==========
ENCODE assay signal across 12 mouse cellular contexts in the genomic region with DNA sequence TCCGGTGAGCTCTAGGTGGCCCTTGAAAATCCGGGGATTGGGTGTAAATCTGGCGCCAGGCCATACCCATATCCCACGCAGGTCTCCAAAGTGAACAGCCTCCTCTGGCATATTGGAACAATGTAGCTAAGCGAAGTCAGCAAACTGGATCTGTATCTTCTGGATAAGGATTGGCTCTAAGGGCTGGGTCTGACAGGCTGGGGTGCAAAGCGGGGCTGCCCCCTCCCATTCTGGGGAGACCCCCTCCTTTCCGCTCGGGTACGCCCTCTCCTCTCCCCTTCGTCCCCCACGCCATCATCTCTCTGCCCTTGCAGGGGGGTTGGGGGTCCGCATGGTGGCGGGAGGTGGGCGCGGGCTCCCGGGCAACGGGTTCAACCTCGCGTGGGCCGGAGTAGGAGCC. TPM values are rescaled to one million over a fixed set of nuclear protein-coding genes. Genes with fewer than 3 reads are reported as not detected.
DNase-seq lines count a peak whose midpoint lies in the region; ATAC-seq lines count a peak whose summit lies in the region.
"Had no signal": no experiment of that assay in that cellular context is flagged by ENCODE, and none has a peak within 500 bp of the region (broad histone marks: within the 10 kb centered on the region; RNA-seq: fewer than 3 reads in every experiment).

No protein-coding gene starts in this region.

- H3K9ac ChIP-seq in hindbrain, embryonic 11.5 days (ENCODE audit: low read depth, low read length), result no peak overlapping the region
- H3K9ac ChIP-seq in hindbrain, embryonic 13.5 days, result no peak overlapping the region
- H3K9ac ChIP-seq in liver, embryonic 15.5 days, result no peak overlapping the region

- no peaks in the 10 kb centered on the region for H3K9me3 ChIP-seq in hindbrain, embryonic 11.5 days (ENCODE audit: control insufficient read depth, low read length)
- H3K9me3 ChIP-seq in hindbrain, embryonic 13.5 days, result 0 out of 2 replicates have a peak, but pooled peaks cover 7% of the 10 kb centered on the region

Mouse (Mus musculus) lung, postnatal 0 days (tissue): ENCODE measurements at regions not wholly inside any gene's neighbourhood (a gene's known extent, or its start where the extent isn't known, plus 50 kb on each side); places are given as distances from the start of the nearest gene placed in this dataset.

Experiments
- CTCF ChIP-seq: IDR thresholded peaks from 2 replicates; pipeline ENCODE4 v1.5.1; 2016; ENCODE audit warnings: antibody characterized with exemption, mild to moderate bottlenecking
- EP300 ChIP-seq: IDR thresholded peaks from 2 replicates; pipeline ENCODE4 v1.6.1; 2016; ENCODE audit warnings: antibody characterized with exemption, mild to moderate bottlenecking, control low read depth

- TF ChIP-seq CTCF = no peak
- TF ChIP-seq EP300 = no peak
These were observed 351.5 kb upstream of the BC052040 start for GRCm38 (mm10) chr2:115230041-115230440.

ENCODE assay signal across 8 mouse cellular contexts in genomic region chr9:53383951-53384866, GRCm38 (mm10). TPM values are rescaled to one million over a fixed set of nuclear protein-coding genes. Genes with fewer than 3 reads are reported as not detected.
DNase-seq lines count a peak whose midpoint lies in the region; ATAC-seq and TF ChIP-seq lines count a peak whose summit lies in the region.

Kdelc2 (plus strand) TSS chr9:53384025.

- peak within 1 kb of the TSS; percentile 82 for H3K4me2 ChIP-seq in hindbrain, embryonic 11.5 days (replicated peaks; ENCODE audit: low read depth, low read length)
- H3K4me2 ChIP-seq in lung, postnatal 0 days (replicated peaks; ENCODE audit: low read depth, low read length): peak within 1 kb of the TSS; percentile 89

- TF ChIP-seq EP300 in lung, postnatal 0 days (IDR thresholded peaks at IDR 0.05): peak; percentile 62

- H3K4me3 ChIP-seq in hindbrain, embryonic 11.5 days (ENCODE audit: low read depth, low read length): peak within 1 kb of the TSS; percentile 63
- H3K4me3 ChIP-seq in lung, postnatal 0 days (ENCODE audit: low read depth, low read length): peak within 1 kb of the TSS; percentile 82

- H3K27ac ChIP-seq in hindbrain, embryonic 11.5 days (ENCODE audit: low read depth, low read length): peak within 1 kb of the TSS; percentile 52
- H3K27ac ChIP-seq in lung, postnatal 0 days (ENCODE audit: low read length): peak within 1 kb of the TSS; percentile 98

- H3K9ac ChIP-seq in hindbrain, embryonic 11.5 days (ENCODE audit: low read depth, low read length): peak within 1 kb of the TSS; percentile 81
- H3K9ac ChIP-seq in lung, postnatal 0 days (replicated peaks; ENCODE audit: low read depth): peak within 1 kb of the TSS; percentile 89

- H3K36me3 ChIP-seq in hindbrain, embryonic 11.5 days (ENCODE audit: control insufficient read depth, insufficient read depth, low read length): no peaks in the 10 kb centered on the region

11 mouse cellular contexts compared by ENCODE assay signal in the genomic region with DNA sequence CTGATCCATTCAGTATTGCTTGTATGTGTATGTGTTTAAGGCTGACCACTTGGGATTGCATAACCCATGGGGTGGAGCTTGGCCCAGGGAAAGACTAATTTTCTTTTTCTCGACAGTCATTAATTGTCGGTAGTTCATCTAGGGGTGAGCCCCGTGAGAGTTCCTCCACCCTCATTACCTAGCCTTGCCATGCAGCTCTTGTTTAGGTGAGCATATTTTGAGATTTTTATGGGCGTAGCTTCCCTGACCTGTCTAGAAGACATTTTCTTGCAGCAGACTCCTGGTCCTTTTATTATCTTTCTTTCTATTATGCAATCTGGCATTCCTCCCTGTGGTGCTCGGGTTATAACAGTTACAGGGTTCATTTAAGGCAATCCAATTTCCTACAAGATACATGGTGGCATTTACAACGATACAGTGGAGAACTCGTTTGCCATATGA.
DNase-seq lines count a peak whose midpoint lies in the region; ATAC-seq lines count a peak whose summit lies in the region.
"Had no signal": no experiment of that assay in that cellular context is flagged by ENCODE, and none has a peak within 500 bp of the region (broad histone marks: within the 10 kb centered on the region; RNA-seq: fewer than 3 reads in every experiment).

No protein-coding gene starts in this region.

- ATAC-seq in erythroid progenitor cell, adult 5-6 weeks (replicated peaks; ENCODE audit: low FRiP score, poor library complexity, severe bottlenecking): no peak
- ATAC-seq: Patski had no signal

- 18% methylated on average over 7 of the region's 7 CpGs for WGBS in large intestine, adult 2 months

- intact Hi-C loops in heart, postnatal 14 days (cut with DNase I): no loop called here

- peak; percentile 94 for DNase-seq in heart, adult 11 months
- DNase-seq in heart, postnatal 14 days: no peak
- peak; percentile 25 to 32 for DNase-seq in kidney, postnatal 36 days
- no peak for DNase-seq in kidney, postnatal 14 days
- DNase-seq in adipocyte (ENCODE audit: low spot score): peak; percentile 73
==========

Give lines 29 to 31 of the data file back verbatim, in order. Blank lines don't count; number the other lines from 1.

- H3K36me3 ChIP-seq in hindbrain, embryonic 11.5 days (ENCODE audit: control insufficient read depth, insufficient read depth, low read length): no peaks in the 10 kb centered on the region

11 mouse cellular contexts compared by ENCODE assay signal in the genomic region with DNA sequence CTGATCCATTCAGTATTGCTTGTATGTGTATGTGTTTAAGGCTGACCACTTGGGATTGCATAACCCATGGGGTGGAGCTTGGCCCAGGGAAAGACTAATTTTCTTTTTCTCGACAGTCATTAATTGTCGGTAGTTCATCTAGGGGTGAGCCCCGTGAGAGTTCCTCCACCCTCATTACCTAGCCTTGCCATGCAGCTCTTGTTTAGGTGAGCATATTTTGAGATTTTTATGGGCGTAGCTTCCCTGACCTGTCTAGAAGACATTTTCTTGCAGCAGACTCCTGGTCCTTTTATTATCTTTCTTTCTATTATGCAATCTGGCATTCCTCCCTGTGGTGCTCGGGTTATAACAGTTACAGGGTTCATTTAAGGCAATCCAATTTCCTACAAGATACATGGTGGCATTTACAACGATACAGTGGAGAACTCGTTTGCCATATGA.
DNase-seq lines count a peak whose midpoint lies in the region; ATAC-seq lines count a peak whose summit lies in the region.